- 3 copies of your data
- 2 different types of media
- 1 copy in a different physical location
Sometimes I might relax the 2 different types of media (I keep everything on spinning drives personally).
@paperdigits makes a valid point: current HDD prices are quite cheap. At the roughly $100 for 4TB price point, this is only about $0.03/GB. Because I’m paranoid I always try to have a pair of HDD to rsync between - so buy two if you can…
I really should sit down and write an article for folks.
Do you use NAS?
Just a remark about hard disks for archiving.
When I purchased my disks I asked the guy in the shop about his experience with expected lifetime. He pointed out, that if a disk has a defect, it will show up pretty early in its life. If after some time of usage, no problems are encountered, one could be pretty sure, the disk will last for a long time. This means, that one should not just copy the images to the disk and then store it away. One should use it regularly for some time and then one could be confident that it is a good archive and leave it untouched.
I use the
badblocks command on linux to read/write to my drives. The command usually takes 6-12 hours, so when done, I’m reasonably sure the drive isn’t going to fail right out of the gate.
Also have multiples, as @patdavid said!
There’s a reasonably well known curve for hard drive failure, the bathtub curve that describes this.
I wonder if the bathtub curve idea was conceived while in the bathtub reflecting over a week’s failures. #bathtubthoughts
It may be worth examining what threats the backup should guard against, and how effectively the backup (and recovery) protects against the threats.
Also weigh up the costs of backup (including time, if any) and the possible cost and likelihood of each threat.
For me, the threats include (starting with the most significant):
- Finger trouble: oops, I shouldn’t have deleted slash-star.
- More finger trouble: I once dropped a laptop five feet to a marble floor.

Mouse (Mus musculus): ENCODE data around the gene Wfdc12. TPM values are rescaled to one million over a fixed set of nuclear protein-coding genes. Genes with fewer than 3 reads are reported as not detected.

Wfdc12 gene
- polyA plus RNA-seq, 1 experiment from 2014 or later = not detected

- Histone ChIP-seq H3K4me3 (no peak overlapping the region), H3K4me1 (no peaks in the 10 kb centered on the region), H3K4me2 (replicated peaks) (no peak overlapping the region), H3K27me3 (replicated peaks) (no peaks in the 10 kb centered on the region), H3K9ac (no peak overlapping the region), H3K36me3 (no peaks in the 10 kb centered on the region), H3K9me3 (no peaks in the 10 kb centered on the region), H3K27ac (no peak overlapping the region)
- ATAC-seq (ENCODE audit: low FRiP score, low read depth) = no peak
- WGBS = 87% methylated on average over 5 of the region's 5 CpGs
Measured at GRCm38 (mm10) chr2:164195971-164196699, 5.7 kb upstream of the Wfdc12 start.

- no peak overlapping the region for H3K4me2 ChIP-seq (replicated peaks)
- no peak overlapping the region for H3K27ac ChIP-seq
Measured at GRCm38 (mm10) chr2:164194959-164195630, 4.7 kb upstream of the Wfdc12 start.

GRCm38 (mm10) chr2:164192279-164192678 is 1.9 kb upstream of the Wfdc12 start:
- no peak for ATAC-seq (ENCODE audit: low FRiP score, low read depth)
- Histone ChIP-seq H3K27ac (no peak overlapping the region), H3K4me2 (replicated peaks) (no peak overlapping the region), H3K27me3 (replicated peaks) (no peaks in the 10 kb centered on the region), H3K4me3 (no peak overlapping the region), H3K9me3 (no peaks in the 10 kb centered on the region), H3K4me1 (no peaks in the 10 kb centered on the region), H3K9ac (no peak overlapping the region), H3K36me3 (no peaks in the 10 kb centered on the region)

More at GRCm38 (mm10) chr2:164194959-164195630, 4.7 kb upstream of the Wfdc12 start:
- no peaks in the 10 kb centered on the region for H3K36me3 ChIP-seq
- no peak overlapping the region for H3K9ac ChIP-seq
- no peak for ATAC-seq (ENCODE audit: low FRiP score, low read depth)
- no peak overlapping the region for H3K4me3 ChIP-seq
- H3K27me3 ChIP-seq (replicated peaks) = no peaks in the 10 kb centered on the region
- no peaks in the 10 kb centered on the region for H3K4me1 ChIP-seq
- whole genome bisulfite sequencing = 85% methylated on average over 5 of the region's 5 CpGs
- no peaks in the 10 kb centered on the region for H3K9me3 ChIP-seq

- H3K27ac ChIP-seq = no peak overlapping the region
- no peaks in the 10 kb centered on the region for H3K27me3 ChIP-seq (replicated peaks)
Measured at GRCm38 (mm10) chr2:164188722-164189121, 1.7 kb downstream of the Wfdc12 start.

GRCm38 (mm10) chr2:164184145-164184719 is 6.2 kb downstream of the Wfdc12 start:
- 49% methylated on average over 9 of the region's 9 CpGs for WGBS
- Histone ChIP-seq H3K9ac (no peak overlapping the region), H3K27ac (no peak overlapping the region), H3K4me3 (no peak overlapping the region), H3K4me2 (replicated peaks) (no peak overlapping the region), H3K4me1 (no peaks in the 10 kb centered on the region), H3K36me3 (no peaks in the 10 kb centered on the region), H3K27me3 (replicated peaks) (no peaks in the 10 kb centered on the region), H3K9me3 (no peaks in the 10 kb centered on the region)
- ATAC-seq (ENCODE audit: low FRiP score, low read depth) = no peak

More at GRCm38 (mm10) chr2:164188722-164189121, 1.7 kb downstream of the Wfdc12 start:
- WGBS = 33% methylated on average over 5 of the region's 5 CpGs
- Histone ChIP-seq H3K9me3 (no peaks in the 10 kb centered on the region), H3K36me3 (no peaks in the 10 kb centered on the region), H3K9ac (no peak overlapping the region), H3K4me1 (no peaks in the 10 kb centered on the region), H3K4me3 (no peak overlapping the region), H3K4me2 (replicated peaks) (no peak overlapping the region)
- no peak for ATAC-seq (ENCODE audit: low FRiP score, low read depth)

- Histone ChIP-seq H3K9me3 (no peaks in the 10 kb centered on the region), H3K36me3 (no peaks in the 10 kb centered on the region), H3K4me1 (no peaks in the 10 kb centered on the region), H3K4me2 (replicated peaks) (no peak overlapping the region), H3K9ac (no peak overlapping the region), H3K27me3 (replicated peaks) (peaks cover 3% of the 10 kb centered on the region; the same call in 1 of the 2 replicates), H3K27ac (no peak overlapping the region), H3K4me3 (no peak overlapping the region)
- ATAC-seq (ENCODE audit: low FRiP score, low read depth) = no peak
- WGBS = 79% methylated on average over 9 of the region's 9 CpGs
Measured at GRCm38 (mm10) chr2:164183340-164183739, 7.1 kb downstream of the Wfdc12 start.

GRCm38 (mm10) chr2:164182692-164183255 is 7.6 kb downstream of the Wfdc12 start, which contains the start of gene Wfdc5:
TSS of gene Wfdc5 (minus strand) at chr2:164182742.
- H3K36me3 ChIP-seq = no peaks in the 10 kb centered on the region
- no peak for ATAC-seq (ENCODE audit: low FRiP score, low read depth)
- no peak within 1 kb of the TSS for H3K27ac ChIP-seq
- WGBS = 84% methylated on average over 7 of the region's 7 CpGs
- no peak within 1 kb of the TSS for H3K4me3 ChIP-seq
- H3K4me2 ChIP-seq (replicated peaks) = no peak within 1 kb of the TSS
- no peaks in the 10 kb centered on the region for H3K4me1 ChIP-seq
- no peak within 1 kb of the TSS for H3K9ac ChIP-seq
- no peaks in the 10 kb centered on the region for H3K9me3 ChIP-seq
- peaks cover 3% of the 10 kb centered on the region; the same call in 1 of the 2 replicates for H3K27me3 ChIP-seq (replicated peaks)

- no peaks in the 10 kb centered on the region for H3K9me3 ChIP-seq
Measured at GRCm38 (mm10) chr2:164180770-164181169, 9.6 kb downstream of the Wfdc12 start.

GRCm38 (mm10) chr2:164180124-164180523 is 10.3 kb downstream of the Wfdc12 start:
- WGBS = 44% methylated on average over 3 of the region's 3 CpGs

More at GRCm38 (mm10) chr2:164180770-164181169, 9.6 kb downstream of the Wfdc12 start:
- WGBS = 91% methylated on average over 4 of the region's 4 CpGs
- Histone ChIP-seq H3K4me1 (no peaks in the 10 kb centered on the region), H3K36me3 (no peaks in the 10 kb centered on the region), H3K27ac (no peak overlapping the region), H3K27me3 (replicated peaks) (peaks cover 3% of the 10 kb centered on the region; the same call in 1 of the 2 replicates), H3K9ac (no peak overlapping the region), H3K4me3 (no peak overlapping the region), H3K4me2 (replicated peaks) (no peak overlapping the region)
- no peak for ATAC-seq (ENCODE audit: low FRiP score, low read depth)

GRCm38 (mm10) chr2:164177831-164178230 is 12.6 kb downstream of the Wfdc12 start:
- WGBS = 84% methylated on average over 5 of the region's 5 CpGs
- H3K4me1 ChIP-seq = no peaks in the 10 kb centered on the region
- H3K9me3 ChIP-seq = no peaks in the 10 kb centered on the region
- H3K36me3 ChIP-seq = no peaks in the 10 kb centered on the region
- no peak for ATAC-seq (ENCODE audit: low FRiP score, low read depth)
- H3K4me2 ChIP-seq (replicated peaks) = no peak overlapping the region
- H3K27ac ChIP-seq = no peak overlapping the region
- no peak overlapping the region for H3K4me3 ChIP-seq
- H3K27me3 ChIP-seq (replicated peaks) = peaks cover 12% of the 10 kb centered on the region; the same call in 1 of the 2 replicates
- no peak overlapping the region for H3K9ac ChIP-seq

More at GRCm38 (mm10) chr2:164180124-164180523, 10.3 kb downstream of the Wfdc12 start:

- Bad electricity: a thunderstorm once took out my computer 30 minutes before a deadline.
- Computer crashing while files are still open. Save those files frequently!
- Hard disk failure. Used to be common, but last time for me was 8 years ago when an unprotected external drive bounced around the back of a Land Rover.
- Thieves stealing my stuff. Touch wood: not yet happened.
- My premises burning down. Ditto.
- A virus encrypts my files, holding them to ransom. Ditto.
Some backup methods will guard against some threats but not others. For example, a hot-standby (auto-backup as I work) won’t help me if I’ve accidentally edited a master image file instead of a copy.
Think about single points of failure: would the failure of any single piece of hardware or software cause data loss? For example, a power glitch or office fire during a backup operation could destroy both the original data and the backup copy.
Always test the recovery method. In my professional life I encountered companies who never did this. They spent much effort and money following a backup regime that didn’t guard against the risks they faced. Sometimes recovery was impossible, so the backups were entirely useless.
Also consider archiving. This has different objectives, but some commonalities with backups.
On a personal level: I’m no longer a professional photographer, so no-one will sue me for losing their wedding photos. My internet connection is lousy so cloud backups are unusably slow. I do internal backups (from a disk drive, to the same drive) and backups to multiple external drives. My last unrecoverable data loss was more than 20 years ago.
So much this. A backup system not fire-tested to restore is not a backup.